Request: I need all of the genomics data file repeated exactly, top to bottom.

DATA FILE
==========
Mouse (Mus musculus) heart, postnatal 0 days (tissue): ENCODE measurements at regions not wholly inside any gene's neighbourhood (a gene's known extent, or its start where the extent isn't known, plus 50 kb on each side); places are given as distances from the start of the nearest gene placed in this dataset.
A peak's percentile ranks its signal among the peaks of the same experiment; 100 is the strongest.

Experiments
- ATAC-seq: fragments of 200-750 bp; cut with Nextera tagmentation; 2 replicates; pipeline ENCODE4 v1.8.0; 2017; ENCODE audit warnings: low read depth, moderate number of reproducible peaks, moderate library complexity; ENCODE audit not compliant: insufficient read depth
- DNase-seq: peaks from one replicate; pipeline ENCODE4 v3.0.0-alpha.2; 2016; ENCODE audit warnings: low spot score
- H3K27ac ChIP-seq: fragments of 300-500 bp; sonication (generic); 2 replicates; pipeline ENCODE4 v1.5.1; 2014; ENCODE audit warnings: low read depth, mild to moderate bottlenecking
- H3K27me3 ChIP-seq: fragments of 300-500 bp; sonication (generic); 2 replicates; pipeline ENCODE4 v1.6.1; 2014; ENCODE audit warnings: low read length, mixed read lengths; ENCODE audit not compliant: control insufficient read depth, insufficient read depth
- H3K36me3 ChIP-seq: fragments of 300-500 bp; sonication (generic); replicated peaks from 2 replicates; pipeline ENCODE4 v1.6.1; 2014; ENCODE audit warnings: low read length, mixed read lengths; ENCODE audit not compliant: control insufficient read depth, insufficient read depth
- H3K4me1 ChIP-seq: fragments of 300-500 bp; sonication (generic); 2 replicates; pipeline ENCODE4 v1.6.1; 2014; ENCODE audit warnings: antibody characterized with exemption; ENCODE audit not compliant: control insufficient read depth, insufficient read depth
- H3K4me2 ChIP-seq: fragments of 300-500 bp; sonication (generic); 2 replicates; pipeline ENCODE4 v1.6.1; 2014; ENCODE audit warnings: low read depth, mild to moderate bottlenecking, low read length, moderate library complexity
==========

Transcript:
Mouse (Mus musculus) heart, postnatal 0 days (tissue): ENCODE measurements at regions not wholly inside any gene's neighbourhood (a gene's known extent, or its start where the extent isn't known, plus 50 kb on each side); places are given as distances from the start of the nearest gene placed in this dataset.
A peak's percentile ranks its signal among the peaks of the same experiment; 100 is the strongest.

Experiments
- ATAC-seq: fragments of 200-750 bp; cut with Nextera tagmentation; 2 replicates; pipeline ENCODE4 v1.8.0; 2017; ENCODE audit warnings: low read depth, moderate number of reproducible peaks, moderate library complexity; ENCODE audit not compliant: insufficient read depth
- DNase-seq: peaks from one replicate; pipeline ENCODE4 v3.0.0-alpha.2; 2016; ENCODE audit warnings: low spot score
- H3K27ac ChIP-seq: fragments of 300-500 bp; sonication (generic); 2 replicates; pipeline ENCODE4 v1.5.1; 2014; ENCODE audit warnings: low read depth, mild to moderate bottlenecking
- H3K27me3 ChIP-seq: fragments of 300-500 bp; sonication (generic); 2 replicates; pipeline ENCODE4 v1.6.1; 2014; ENCODE audit warnings: low read length, mixed read lengths; ENCODE audit not compliant: control insufficient read depth, insufficient read depth
- H3K36me3 ChIP-seq: fragments of 300-500 bp; sonication (generic); replicated peaks from 2 replicates; pipeline ENCODE4 v1.6.1; 2014; ENCODE audit warnings: low read length, mixed read lengths; ENCODE audit not compliant: control insufficient read depth, insufficient read depth
- H3K4me1 ChIP-seq: fragments of 300-500 bp; sonication (generic); 2 replicates; pipeline ENCODE4 v1.6.1; 2014; ENCODE audit warnings: antibody characterized with exemption; ENCODE audit not compliant: control insufficient read depth, insufficient read depth
- H3K4me2 ChIP-seq: fragments of 300-500 bp; sonication (generic); 2 replicates; pipeline ENCODE4 v1.6.1; 2014; ENCODE audit warnings: low read depth, mild to moderate bottlenecking, low read length, moderate library complexity